CANARIES AND CRIMINALS

In a winningly oddball sequel to Trouble at Betts Pets (2002), a turtle with a map painted on its back holds the key to a series of mysterious encounters and break-ins at a pet store in a downtrodden neighborhood. Young Aaron Betts takes in a sick turtle left on his doorstep, and thinks little of it until a homing pigeon delivers a semi-literate, but threatening note. Shortly thereafter, Aaron and his mouthy friend Sharon are kidnapped by three ex-cons desperate to reclaim the turtle, as the map on its back leads to a five-million-dollar stash. Aaron has to admit that he had come home from school one day to find that the turtle had passed on, and been given a “burial at sea” by his mother—fortunately, however, being a budding artist, he had drawn a detailed picture of the creature. It’s all handled with a light touch; the crooks are so incompetent that they pose a danger only to themselves. Staffed with likable, quirky characters and driven by issues both serious and not-so, this will leave young readers hoping for more visits to Aaron’s animal-friendly world. (Fiction. 10-12)

Pub Date: Sept. 1, 2002

ISBN: 0-7636-1928-0

Page Count: 128

Publisher: Candlewick

Review Posted Online: May 20, 2010

Kirkus Reviews Issue: Sept. 15, 2003

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RED-EYED TREE FROG

Bishop’s spectacular photographs of the tiny red-eyed tree frog defeat an incidental text from Cowley (Singing Down the Rain, 1997, etc.). The frog, only two inches long, is enormous in this title; it appears along with other nocturnal residents of the rain forests of Central America, including the iguana, ant, katydid, caterpillar, and moth. In a final section, Cowley explains how small the frog is and aspects of its life cycle. The main text, however, is an afterthought to dramatic events in the photos, e.g., “But the red-eyed tree frog has been asleep all day. It wakes up hungry. What will it eat? Here is an iguana. Frogs do not eat iguanas.” Accompanying an astonishing photograph of the tree frog leaping away from a boa snake are three lines (“The snake flicks its tongue. It tastes frog in the air. Look out, frog!”) that neither advance nor complement the action. The layout employs pale and deep green pages and typeface, and large jewel-like photographs in which green and red dominate. The combination of such visually sophisticated pages and simplistic captions make this a top-heavy, unsatisfying title. (Picture book. 7-9)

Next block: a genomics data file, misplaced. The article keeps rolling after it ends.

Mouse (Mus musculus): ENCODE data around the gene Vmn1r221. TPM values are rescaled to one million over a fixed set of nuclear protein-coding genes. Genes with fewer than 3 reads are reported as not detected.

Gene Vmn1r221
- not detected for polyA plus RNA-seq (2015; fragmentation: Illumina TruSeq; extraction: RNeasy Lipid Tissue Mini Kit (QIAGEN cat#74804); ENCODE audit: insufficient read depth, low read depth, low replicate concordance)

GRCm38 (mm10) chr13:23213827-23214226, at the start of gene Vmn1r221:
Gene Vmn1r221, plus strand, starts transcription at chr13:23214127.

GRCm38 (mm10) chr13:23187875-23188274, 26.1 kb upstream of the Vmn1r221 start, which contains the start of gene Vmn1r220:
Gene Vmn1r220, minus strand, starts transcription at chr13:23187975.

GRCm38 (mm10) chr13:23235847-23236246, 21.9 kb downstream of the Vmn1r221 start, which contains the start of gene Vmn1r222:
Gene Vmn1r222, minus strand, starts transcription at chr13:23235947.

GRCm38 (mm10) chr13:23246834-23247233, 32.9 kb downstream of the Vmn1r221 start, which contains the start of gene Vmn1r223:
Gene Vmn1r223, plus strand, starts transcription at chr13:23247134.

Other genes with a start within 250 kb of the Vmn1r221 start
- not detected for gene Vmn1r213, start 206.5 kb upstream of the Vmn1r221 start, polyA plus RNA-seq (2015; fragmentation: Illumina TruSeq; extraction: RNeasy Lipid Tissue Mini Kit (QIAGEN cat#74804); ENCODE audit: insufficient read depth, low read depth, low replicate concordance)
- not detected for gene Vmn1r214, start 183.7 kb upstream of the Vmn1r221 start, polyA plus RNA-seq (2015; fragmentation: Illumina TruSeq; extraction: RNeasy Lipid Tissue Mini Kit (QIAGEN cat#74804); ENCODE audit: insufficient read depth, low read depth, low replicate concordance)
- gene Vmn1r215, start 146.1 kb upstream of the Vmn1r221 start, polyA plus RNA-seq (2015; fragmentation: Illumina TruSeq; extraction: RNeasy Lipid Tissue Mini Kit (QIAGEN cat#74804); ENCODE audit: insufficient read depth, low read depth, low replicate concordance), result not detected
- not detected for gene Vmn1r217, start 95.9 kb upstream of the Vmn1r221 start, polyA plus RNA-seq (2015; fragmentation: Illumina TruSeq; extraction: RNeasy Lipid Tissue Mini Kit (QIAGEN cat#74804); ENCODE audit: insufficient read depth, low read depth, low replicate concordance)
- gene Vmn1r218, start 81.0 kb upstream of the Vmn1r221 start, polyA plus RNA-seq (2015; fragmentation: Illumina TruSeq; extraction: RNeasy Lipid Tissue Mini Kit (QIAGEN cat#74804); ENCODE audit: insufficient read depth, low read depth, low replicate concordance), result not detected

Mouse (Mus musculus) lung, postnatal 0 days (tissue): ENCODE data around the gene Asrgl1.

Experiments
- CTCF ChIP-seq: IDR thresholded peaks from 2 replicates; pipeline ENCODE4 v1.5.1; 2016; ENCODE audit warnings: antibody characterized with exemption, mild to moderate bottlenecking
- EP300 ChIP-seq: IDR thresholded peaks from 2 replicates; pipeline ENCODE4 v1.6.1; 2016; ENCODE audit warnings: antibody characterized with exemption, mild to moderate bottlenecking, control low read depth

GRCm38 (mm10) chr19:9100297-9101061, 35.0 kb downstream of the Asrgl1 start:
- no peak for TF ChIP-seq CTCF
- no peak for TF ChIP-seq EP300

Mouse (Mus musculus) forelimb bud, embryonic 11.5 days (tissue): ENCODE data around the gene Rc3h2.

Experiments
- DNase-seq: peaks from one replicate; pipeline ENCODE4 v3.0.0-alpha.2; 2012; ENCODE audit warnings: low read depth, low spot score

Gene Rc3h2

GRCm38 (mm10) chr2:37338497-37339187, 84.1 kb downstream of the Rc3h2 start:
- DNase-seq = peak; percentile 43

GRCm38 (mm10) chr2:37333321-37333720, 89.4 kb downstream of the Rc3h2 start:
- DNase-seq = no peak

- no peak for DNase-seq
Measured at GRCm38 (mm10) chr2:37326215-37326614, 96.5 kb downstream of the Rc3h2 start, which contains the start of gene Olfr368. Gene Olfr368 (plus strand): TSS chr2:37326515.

Pub Date: March 1, 1999

ISBN: 0-590-87175-7

Page Count: 32

Publisher: Scholastic

Review Posted Online: May 20, 2010

Kirkus Reviews Issue: Jan. 1, 1999

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PIGS

Gibbons’s 100th book is devoted to presenting swine in a positive light; she quickly demystifies the stereotypes that cast pigs as smelly, dirty, greedy, and dull. Descended and domesticated from the wild boar, pigs come in hundreds of varieties, colors, shapes, and sizes; in simple language, the book outlines their characteristics, breeds, intelligence, communication, habits, and uses. The author distinguishes the various terms—hog, swine, gilt, sow, boar—while also explaining the act of wallowing in mud. The bulk of the text is characteristically factual, but Gibbons allows herself an opinion or two: “They are cute and lovable with their curly tails, their flat pink snouts and their noisy squeals and grunts.” Pen-and-watercolor drawings show sprightly pigs and a plethora of pink-cheeked children in tranquil farm scenes. (Picture book/nonfiction. 4-8)

Pub Date: March 15, 1999

ISBN: 0-8234-1441-8

Page Count: 32

Publisher: Holiday House

Review Posted Online: May 20, 2010

Kirkus Reviews Issue: Feb. 15, 1999

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